SPOON Guatemala is a three-arm randomised control trial implemented in the department of Baja Verapaz, where the prevalence of stunting is 50.2% and anaemia in children under 5 is 25.5%.23 Participants were randomly assigned at the community level to one of two groups: a control group and a treatment group. Households in the control communities will receive the standard of care provided by the Ministry of Health through their local health services. This care includes the provision of MNPs and growth monitoring. Households in the treatment communities will be randomly assigned at the household level to receive one of two different treatments. The first treatment group (T1) will receive SQ-LNS supplementation and the SPOON behavioural change strategy. The second treatment group (T2) will receive the SPOON behavioural change strategy along with MNPs. To guarantee a regular supply of supplements, SQ-LNS and MNPs will be delivered to participating households in all groups by the programme’s implementing agency. All children will receive the standard healthcare protocol provided by the Ministry of Health in their communities, with the exception of MNPs in T1. Project implementation teams will work closely with local health services to guarantee that no children receive double supplementation during the length of intervention.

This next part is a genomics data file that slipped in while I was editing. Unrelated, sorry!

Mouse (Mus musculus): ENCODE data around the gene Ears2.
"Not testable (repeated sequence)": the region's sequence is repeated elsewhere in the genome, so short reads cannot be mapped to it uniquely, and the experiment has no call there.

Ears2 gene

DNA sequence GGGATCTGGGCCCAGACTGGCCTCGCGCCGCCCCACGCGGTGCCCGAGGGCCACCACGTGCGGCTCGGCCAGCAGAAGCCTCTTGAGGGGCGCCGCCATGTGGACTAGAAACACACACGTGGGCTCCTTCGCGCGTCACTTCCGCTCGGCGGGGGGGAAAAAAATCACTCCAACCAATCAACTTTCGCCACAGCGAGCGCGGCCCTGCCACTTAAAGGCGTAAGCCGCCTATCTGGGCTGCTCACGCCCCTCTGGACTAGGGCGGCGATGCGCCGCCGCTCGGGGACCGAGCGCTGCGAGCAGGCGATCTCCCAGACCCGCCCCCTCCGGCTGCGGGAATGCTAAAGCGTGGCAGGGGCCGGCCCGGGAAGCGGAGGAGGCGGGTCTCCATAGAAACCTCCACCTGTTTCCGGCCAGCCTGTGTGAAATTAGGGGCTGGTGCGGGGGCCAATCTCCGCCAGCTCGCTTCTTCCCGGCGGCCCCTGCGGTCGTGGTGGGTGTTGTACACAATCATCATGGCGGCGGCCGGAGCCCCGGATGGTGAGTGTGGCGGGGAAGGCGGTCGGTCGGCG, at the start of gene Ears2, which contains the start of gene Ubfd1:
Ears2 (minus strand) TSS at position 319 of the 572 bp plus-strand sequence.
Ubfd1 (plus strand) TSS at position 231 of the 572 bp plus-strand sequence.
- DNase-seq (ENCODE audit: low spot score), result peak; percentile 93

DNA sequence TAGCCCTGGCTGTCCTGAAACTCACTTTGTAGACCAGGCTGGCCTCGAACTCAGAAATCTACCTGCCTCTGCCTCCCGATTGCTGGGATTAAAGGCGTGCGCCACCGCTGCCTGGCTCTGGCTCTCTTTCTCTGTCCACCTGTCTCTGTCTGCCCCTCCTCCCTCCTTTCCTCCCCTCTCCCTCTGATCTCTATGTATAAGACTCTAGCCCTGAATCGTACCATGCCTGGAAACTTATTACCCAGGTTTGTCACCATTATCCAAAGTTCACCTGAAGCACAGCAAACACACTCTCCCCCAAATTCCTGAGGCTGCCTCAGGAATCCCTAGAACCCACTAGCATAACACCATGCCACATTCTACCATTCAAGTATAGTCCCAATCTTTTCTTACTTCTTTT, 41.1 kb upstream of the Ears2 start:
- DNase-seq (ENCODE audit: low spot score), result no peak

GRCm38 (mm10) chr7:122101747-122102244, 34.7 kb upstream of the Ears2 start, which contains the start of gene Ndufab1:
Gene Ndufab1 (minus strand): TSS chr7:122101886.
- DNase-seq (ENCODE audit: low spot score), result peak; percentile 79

The SPOON programme consists of two main interventions: SQ-LNS distribution and an innovative behavioural change strategy. These interventions are explained in detail below, along with a description of the MNP supplementation provided by the Ministry of Health as part of the standard protocol.
Small-quantity lipid-based nutrient supplement
SQ-LNS is a peanut-based ready-to-use home-fortification product to improve diet quality. It includes peanuts and other ingredients such as vegetable oils, skim milk powder and complex vitamins and minerals. The formulation of SQ-LNS specifically designed for this study, Enov‘Nutributter Vitalito produced and packaged in France by Nutriset®, does not include sugar. Additionally, the formulation for SPOON Guatemala does not include vitamin A, given that sugar distributed in the country is already highly fortified. The specific nutrition formulation for Enov‘Nutributter Vitalito is presented in table 1. The programme will distribute 60 sachets of SQ-LNS every 2 months. Children 6–24 months will consume 20 g daily for a total of 18 months. This supplementation strategy was designed to take advantage of the full window of opportunity from 6 to 24 months. The supplement is not a product currently produced or distributed in Guatemala, and therefore, it had to be especially registered for this intervention as a nutritional supplement at the Department of Food Regulation and Control.